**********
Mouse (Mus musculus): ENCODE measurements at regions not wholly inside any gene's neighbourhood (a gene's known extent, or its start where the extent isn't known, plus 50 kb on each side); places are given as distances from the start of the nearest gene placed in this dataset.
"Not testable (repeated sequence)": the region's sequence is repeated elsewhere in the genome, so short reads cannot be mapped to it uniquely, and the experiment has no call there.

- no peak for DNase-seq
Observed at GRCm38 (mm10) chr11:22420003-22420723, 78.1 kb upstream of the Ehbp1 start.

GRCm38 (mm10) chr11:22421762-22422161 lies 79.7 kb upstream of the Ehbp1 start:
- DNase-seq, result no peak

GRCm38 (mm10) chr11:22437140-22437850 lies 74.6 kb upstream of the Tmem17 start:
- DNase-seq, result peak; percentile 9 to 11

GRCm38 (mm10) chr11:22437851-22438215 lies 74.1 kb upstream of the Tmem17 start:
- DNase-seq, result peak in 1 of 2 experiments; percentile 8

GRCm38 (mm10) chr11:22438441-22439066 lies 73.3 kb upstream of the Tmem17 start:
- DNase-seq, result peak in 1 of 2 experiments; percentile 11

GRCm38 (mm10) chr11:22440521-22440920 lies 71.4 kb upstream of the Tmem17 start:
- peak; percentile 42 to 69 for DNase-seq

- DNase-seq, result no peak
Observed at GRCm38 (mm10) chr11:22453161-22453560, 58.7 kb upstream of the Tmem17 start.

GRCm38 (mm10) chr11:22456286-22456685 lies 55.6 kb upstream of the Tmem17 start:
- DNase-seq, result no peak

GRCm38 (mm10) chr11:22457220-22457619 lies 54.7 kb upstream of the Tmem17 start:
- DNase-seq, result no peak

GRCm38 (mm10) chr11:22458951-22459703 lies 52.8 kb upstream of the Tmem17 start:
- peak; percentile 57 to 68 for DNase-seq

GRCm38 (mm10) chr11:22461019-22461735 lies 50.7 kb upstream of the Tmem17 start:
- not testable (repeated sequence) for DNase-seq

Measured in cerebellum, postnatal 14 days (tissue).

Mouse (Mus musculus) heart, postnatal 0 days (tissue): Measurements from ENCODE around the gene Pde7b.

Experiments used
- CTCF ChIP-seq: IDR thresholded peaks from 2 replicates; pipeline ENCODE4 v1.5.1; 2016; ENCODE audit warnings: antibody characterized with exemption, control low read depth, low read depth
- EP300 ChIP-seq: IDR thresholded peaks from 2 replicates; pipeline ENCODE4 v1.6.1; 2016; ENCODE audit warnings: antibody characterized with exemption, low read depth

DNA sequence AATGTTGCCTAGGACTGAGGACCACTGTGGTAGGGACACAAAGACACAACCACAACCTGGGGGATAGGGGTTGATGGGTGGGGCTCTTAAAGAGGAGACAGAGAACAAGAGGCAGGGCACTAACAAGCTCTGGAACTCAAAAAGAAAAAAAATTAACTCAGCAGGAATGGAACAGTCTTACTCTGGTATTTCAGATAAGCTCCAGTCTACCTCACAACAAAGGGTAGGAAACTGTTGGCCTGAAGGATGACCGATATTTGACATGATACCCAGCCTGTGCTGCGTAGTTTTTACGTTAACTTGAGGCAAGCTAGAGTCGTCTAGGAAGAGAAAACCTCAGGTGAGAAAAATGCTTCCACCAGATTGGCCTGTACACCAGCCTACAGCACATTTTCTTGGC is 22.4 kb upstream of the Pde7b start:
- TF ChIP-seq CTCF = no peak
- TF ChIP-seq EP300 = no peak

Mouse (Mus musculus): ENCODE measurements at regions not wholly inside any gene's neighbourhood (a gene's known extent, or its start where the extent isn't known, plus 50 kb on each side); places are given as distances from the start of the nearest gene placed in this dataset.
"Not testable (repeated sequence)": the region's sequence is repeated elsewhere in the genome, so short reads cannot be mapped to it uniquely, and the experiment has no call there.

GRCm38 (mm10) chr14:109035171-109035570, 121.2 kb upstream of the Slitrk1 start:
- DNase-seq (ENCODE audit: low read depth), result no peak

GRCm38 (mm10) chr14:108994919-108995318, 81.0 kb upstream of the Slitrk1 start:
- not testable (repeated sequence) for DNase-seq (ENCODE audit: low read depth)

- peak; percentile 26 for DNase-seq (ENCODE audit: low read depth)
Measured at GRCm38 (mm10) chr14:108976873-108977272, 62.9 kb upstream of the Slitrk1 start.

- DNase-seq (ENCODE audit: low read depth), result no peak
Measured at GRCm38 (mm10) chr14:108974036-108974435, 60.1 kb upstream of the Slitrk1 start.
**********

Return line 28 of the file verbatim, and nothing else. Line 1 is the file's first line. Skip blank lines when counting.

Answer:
- CTCF ChIP-seq: IDR thresholded peaks from 2 replicates; pipeline ENCODE4 v1.5.1; 2016; ENCODE audit warnings: antibody characterized with exemption, control low read depth, low read depth